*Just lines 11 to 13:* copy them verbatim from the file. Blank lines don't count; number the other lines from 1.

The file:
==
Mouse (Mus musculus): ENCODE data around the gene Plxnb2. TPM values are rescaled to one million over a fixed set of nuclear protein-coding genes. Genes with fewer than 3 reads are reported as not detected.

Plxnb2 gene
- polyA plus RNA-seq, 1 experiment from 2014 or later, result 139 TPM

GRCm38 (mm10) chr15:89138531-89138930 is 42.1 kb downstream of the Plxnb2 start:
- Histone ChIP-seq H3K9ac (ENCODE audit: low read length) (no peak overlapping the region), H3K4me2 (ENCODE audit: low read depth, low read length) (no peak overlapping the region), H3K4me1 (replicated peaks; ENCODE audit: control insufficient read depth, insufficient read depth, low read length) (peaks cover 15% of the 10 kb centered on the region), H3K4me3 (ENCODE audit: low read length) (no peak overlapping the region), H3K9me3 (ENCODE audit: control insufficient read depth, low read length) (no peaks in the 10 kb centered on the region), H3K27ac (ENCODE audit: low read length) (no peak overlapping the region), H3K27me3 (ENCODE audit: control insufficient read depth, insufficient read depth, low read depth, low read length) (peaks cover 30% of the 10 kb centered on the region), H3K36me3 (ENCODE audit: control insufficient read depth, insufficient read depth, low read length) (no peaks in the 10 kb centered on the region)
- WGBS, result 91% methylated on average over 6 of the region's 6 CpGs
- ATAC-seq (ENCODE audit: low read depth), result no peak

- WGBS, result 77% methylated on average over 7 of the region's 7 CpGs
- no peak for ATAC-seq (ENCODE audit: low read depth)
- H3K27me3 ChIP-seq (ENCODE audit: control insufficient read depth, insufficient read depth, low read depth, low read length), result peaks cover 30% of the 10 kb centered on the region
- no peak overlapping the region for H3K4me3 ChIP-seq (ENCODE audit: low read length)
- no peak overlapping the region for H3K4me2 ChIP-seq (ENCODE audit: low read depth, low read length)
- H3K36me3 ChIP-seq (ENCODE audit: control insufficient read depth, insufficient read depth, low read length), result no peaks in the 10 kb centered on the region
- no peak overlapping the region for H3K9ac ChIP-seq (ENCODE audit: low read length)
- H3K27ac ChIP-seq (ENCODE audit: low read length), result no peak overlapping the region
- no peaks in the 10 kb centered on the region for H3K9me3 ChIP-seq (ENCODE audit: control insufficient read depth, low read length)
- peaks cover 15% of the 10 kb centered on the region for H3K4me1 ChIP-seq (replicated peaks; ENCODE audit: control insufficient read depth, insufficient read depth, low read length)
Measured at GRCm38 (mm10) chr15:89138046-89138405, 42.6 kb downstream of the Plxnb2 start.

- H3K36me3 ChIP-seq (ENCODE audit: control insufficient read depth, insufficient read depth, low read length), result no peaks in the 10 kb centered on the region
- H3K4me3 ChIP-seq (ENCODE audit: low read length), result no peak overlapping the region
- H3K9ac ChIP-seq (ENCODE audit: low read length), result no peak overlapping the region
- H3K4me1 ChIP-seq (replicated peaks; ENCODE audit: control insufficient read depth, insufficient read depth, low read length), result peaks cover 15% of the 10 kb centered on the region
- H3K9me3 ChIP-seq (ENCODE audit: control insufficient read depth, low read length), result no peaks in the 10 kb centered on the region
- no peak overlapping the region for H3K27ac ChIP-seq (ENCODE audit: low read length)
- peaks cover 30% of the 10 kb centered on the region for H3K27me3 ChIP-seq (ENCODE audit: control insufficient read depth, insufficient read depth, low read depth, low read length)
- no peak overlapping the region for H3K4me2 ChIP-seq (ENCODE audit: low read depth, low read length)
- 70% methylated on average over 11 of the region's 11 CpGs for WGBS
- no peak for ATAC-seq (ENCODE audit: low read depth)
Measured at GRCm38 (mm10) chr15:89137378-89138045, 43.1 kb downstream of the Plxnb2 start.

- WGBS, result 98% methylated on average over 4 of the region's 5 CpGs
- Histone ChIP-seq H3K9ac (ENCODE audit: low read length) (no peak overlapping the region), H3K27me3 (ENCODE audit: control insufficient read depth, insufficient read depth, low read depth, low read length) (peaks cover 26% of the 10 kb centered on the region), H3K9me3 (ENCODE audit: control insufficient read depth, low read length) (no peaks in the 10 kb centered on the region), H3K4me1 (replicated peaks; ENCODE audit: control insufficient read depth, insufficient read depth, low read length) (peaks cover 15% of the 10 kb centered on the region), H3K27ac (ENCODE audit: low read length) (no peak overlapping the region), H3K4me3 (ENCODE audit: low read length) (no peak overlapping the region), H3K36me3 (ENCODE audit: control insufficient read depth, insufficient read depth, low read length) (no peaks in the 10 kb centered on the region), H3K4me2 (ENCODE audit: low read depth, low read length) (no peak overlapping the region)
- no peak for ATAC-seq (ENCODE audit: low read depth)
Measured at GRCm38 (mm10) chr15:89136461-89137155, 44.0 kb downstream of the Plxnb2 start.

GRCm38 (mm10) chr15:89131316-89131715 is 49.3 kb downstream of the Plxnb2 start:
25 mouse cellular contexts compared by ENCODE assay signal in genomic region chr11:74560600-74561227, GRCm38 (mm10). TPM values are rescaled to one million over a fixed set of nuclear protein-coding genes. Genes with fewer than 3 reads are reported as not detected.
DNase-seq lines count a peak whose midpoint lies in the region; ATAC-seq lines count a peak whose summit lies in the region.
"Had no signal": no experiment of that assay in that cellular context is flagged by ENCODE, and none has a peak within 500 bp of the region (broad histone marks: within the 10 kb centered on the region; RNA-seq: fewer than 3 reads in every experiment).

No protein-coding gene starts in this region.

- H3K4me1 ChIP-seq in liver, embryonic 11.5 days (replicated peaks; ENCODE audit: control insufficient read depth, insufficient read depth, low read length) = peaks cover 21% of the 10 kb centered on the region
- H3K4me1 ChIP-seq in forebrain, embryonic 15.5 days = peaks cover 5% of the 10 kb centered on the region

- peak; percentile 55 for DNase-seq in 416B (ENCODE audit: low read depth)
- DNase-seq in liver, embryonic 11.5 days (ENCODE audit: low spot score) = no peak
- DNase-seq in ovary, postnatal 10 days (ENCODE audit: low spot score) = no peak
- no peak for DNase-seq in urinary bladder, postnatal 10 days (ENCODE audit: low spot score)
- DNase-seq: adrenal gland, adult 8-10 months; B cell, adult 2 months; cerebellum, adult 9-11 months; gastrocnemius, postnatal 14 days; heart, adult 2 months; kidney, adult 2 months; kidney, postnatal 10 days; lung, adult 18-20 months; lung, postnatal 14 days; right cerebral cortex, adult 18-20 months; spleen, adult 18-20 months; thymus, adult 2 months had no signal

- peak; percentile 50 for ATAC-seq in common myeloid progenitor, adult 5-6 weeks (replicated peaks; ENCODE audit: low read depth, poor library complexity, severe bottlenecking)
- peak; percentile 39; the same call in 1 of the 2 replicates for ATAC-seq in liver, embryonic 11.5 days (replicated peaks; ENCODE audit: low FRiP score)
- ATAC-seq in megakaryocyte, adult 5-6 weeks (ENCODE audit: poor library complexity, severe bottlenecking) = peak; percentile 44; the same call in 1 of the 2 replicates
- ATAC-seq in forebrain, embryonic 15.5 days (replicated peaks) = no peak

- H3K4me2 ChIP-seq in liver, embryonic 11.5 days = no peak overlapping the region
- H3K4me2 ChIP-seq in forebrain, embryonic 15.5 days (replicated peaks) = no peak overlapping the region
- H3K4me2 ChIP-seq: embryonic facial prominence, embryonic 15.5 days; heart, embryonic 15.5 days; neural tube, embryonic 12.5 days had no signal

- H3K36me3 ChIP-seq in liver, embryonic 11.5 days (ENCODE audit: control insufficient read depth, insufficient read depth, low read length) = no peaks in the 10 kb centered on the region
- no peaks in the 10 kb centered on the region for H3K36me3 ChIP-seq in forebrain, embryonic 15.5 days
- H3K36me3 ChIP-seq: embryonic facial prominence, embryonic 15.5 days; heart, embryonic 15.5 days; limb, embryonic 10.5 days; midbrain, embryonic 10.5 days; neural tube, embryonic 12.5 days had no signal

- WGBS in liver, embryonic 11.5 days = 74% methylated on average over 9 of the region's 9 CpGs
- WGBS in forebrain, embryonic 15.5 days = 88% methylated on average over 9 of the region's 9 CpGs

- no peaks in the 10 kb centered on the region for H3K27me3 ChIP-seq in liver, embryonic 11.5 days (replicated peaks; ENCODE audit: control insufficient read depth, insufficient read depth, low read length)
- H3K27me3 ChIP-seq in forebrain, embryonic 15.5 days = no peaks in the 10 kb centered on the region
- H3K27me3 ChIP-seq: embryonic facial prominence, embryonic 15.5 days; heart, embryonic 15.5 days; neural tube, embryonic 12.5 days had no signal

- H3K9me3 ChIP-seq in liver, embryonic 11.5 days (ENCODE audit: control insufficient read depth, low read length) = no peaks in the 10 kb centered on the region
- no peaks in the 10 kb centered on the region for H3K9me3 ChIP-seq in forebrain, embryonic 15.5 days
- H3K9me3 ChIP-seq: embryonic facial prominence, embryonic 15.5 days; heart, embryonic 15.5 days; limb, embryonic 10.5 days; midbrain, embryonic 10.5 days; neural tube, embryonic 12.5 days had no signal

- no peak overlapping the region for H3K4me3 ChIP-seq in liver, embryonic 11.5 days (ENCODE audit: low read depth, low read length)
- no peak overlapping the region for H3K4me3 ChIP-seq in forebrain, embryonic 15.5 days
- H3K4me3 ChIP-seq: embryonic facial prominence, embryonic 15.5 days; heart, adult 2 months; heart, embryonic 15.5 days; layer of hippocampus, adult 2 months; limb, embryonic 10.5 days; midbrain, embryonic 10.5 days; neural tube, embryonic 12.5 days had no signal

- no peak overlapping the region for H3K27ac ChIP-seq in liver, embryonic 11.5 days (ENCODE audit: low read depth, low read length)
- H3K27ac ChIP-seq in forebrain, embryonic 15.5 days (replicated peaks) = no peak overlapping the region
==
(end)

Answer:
- no peak overlapping the region for H3K4me3 ChIP-seq (ENCODE audit: low read length)
- no peak overlapping the region for H3K4me2 ChIP-seq (ENCODE audit: low read depth, low read length)
- H3K36me3 ChIP-seq (ENCODE audit: control insufficient read depth, insufficient read depth, low read length), result no peaks in the 10 kb centered on the region